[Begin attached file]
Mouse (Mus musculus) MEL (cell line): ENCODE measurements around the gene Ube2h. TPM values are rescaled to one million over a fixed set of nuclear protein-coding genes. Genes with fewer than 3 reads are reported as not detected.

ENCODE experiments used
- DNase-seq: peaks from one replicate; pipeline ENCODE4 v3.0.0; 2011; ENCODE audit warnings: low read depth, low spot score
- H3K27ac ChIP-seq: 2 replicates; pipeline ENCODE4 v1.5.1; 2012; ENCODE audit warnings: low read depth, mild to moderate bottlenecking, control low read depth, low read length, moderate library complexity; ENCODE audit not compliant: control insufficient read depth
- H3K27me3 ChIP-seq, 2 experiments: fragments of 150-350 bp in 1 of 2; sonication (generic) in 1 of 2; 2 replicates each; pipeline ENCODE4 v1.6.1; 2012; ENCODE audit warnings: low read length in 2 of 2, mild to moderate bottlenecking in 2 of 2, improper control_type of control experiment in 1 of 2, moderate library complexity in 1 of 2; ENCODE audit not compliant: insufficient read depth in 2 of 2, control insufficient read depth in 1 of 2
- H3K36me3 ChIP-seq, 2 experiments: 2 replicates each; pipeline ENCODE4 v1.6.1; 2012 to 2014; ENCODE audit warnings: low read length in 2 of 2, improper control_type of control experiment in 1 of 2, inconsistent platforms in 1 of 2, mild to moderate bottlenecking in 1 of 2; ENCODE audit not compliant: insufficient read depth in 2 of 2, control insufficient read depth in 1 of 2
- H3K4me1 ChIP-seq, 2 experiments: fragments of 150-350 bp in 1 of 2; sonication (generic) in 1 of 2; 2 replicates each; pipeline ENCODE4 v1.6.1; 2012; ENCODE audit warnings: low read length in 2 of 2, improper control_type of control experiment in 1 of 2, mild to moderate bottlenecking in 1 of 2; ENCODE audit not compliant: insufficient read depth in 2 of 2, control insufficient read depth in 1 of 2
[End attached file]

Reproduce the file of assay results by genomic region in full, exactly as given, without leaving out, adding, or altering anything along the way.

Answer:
Mouse (Mus musculus) MEL (cell line): ENCODE measurements around the gene Ube2h. TPM values are rescaled to one million over a fixed set of nuclear protein-coding genes. Genes with fewer than 3 reads are reported as not detected.

ENCODE experiments used
- DNase-seq: peaks from one replicate; pipeline ENCODE4 v3.0.0; 2011; ENCODE audit warnings: low read depth, low spot score
- H3K27ac ChIP-seq: 2 replicates; pipeline ENCODE4 v1.5.1; 2012; ENCODE audit warnings: low read depth, mild to moderate bottlenecking, control low read depth, low read length, moderate library complexity; ENCODE audit not compliant: control insufficient read depth
- H3K27me3 ChIP-seq, 2 experiments: fragments of 150-350 bp in 1 of 2; sonication (generic) in 1 of 2; 2 replicates each; pipeline ENCODE4 v1.6.1; 2012; ENCODE audit warnings: low read length in 2 of 2, mild to moderate bottlenecking in 2 of 2, improper control_type of control experiment in 1 of 2, moderate library complexity in 1 of 2; ENCODE audit not compliant: insufficient read depth in 2 of 2, control insufficient read depth in 1 of 2
- H3K36me3 ChIP-seq, 2 experiments: 2 replicates each; pipeline ENCODE4 v1.6.1; 2012 to 2014; ENCODE audit warnings: low read length in 2 of 2, improper control_type of control experiment in 1 of 2, inconsistent platforms in 1 of 2, mild to moderate bottlenecking in 1 of 2; ENCODE audit not compliant: insufficient read depth in 2 of 2, control insufficient read depth in 1 of 2
- H3K4me1 ChIP-seq, 2 experiments: fragments of 150-350 bp in 1 of 2; sonication (generic) in 1 of 2; 2 replicates each; pipeline ENCODE4 v1.6.1; 2012; ENCODE audit warnings: low read length in 2 of 2, improper control_type of control experiment in 1 of 2, mild to moderate bottlenecking in 1 of 2; ENCODE audit not compliant: insufficient read depth in 2 of 2, control insufficient read depth in 1 of 2